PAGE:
Shackleton ensured his men were busied in routines and useful occupations, training novices to improve the overall skill base. He worked with strong personalities giving them increased responsibility, praised achievement, minimised errors and understood human psychological, as well as physical, needs. Shackleton respected his crew, their abilities and the team they created and this was reciprocated. He trusted in these skills and experiences, and in his own decisions, thereby providing cohesion and stability.
Shackleton’s most recognisable trait was that he inspired. Initially, inspiring the public to his quest, his financiers to provide funding, his crew throughout the expedition, the government for permission to continue as planned, and to future visionaries.
‘People do not decide to become extraordinary.
They decide to accomplish extraordinary things.’
Sir Edmund Hillary
Shackleton’s leadership influences not only adventurers, but corporations needing to change direction, and individuals seeking to find paths towards their goals. The 1914–1917 transcontinental crossing of Antarctica is remembered, not as the failure it was, but as the epitome of the achievements of human spirit, as illustrated by the crew’s dedication and unstinting trust, under the exemplary leadership of Shackleton.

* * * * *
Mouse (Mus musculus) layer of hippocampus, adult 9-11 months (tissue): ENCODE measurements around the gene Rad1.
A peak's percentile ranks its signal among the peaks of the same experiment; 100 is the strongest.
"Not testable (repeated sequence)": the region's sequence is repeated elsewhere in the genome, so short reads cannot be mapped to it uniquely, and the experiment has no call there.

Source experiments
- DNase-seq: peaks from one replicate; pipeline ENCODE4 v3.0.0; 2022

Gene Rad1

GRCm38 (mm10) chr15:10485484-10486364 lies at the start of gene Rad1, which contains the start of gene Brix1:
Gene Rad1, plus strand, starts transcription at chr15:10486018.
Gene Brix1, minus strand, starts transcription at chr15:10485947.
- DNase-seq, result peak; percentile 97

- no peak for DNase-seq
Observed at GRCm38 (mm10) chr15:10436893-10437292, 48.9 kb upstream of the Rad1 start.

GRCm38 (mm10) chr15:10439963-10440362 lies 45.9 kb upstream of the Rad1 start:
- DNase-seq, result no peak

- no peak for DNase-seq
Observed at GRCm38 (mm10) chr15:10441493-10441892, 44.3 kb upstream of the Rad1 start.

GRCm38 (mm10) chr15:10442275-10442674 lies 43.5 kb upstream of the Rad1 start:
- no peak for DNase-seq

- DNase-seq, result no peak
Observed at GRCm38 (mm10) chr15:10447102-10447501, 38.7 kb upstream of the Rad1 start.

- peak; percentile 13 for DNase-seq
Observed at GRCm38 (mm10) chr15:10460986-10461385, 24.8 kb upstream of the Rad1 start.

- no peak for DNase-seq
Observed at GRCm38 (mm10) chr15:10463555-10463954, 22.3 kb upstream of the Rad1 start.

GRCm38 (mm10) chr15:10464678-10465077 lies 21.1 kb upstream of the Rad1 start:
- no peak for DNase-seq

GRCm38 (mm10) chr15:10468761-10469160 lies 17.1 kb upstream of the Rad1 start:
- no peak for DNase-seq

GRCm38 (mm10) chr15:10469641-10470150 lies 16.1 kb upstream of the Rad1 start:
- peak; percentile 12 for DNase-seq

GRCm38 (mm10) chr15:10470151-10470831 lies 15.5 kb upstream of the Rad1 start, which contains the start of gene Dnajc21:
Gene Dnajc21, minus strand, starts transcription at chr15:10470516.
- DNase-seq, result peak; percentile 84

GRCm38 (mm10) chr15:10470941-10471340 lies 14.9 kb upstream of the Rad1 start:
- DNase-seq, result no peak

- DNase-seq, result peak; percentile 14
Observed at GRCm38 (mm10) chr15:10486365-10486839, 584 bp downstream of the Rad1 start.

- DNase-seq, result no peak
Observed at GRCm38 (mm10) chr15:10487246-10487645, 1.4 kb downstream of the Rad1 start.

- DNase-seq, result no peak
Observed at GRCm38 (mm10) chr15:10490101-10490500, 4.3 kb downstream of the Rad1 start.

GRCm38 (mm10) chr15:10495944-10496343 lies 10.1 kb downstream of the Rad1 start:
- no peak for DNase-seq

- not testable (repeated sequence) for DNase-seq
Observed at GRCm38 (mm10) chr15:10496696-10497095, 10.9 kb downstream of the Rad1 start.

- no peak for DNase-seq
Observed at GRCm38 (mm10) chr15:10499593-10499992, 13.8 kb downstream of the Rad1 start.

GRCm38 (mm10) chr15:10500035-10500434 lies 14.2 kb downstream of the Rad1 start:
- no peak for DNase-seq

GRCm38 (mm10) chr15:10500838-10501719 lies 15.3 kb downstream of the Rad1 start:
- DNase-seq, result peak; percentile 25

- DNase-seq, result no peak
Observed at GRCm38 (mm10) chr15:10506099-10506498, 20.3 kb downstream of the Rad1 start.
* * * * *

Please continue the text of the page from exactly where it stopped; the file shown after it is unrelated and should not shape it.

Sir Ernest Shackleton embodied the values to which we, New Entry Officers, aspire. His practical examples and leadership reiterate and reinforce the Navy values we embrace: honesty, integrity, loyalty, honour and courage. Nowhere in history are these more obviously demonstrated than by the crew of the Endurance, and Sir Ernest Shackleton – their extraordinary leader.
About the author: Meg Taylor, Midshipman
Melbourne-born, Midshipman Meg Taylor has travelled widely, including five years in the RN. In 1997 this included a visit to South Georgia, the site of Shackleton’s grave, as part of a 7 month Falkland Islands deployment. Currently at HMAS Watson undertaking JWAC, she aims to become a PWO in due course.